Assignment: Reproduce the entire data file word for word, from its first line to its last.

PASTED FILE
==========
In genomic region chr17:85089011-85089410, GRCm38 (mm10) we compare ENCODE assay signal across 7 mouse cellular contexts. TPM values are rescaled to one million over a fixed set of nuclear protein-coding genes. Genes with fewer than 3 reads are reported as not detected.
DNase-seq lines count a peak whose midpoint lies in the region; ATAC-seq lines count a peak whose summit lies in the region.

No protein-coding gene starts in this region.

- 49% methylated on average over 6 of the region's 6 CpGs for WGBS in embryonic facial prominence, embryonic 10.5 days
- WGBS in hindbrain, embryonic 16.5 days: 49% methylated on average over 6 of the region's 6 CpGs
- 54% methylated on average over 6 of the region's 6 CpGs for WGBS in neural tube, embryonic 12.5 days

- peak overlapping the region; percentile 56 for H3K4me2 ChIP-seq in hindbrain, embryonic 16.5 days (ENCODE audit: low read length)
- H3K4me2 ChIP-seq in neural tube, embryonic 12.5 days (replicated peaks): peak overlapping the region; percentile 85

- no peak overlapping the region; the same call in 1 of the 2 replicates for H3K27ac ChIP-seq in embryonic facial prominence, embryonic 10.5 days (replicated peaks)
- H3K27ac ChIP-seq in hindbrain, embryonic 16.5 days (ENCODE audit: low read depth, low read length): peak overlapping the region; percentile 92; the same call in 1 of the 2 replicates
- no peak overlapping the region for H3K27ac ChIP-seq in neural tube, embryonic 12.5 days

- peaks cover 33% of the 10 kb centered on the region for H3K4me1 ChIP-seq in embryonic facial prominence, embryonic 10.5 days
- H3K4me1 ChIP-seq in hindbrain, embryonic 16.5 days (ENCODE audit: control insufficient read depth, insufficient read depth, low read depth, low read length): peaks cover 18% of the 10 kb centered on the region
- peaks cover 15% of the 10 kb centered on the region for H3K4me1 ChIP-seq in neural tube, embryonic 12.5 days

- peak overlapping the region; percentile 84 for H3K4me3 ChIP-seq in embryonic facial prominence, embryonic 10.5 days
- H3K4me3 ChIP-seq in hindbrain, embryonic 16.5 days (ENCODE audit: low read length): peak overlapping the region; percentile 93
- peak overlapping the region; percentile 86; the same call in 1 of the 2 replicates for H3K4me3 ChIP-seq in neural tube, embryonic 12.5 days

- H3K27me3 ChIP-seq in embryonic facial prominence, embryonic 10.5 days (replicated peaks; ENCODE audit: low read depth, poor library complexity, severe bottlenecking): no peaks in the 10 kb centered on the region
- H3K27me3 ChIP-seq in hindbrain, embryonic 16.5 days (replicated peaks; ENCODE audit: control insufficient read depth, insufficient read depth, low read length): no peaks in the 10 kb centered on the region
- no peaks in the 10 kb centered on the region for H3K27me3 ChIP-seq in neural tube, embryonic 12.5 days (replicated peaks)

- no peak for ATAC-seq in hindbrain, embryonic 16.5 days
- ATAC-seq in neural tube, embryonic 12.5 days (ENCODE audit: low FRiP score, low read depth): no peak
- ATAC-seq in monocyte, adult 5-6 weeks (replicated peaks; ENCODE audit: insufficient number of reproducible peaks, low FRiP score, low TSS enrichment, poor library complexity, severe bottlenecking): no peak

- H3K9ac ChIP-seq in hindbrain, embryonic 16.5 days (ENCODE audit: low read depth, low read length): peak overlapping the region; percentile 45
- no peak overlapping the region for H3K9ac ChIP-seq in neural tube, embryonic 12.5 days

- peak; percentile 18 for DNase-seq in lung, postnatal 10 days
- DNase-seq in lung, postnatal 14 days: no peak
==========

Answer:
In genomic region chr17:85089011-85089410, GRCm38 (mm10) we compare ENCODE assay signal across 7 mouse cellular contexts. TPM values are rescaled to one million over a fixed set of nuclear protein-coding genes. Genes with fewer than 3 reads are reported as not detected.
DNase-seq lines count a peak whose midpoint lies in the region; ATAC-seq lines count a peak whose summit lies in the region.

No protein-coding gene starts in this region.

- 49% methylated on average over 6 of the region's 6 CpGs for WGBS in embryonic facial prominence, embryonic 10.5 days
- WGBS in hindbrain, embryonic 16.5 days: 49% methylated on average over 6 of the region's 6 CpGs
- 54% methylated on average over 6 of the region's 6 CpGs for WGBS in neural tube, embryonic 12.5 days

- peak overlapping the region; percentile 56 for H3K4me2 ChIP-seq in hindbrain, embryonic 16.5 days (ENCODE audit: low read length)
- H3K4me2 ChIP-seq in neural tube, embryonic 12.5 days (replicated peaks): peak overlapping the region; percentile 85

- no peak overlapping the region; the same call in 1 of the 2 replicates for H3K27ac ChIP-seq in embryonic facial prominence, embryonic 10.5 days (replicated peaks)
- H3K27ac ChIP-seq in hindbrain, embryonic 16.5 days (ENCODE audit: low read depth, low read length): peak overlapping the region; percentile 92; the same call in 1 of the 2 replicates
- no peak overlapping the region for H3K27ac ChIP-seq in neural tube, embryonic 12.5 days

- peaks cover 33% of the 10 kb centered on the region for H3K4me1 ChIP-seq in embryonic facial prominence, embryonic 10.5 days
- H3K4me1 ChIP-seq in hindbrain, embryonic 16.5 days (ENCODE audit: control insufficient read depth, insufficient read depth, low read depth, low read length): peaks cover 18% of the 10 kb centered on the region
- peaks cover 15% of the 10 kb centered on the region for H3K4me1 ChIP-seq in neural tube, embryonic 12.5 days

- peak overlapping the region; percentile 84 for H3K4me3 ChIP-seq in embryonic facial prominence, embryonic 10.5 days
- H3K4me3 ChIP-seq in hindbrain, embryonic 16.5 days (ENCODE audit: low read length): peak overlapping the region; percentile 93
- peak overlapping the region; percentile 86; the same call in 1 of the 2 replicates for H3K4me3 ChIP-seq in neural tube, embryonic 12.5 days

- H3K27me3 ChIP-seq in embryonic facial prominence, embryonic 10.5 days (replicated peaks; ENCODE audit: low read depth, poor library complexity, severe bottlenecking): no peaks in the 10 kb centered on the region
- H3K27me3 ChIP-seq in hindbrain, embryonic 16.5 days (replicated peaks; ENCODE audit: control insufficient read depth, insufficient read depth, low read length): no peaks in the 10 kb centered on the region
- no peaks in the 10 kb centered on the region for H3K27me3 ChIP-seq in neural tube, embryonic 12.5 days (replicated peaks)

- no peak for ATAC-seq in hindbrain, embryonic 16.5 days
- ATAC-seq in neural tube, embryonic 12.5 days (ENCODE audit: low FRiP score, low read depth): no peak
- ATAC-seq in monocyte, adult 5-6 weeks (replicated peaks; ENCODE audit: insufficient number of reproducible peaks, low FRiP score, low TSS enrichment, poor library complexity, severe bottlenecking): no peak

- H3K9ac ChIP-seq in hindbrain, embryonic 16.5 days (ENCODE audit: low read depth, low read length): peak overlapping the region; percentile 45
- no peak overlapping the region for H3K9ac ChIP-seq in neural tube, embryonic 12.5 days

- peak; percentile 18 for DNase-seq in lung, postnatal 10 days
- DNase-seq in lung, postnatal 14 days: no peak